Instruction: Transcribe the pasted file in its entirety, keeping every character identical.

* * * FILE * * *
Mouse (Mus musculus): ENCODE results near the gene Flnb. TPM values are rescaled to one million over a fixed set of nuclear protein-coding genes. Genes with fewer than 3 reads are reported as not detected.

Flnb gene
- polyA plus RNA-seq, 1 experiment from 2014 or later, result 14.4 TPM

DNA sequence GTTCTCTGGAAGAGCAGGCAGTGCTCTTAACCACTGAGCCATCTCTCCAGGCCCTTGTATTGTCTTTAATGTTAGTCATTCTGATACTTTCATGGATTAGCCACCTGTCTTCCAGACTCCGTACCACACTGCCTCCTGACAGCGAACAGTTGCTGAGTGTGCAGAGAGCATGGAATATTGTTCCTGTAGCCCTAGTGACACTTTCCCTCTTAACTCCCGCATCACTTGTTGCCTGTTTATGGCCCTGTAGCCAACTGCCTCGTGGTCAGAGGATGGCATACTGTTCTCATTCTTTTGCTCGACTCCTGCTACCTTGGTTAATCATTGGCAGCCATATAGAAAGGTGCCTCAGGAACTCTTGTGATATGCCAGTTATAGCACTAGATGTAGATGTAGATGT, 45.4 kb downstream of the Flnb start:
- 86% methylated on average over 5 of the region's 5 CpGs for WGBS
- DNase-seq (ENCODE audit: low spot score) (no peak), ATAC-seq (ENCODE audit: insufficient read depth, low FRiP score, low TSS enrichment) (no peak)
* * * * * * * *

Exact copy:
Mouse (Mus musculus): ENCODE results near the gene Flnb. TPM values are rescaled to one million over a fixed set of nuclear protein-coding genes. Genes with fewer than 3 reads are reported as not detected.

Flnb gene
- polyA plus RNA-seq, 1 experiment from 2014 or later, result 14.4 TPM

DNA sequence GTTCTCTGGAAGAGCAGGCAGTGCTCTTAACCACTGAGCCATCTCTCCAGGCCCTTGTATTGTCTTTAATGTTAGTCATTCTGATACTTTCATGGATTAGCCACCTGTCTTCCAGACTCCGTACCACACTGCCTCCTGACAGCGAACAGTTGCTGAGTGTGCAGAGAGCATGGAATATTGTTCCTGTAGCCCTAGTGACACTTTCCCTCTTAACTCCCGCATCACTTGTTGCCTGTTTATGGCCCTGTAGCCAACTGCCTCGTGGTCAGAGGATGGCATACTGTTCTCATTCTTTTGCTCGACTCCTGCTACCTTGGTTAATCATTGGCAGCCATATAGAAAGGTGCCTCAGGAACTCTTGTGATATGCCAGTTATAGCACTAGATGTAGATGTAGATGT, 45.4 kb downstream of the Flnb start:
- 86% methylated on average over 5 of the region's 5 CpGs for WGBS
- DNase-seq (ENCODE audit: low spot score) (no peak), ATAC-seq (ENCODE audit: insufficient read depth, low FRiP score, low TSS enrichment) (no peak)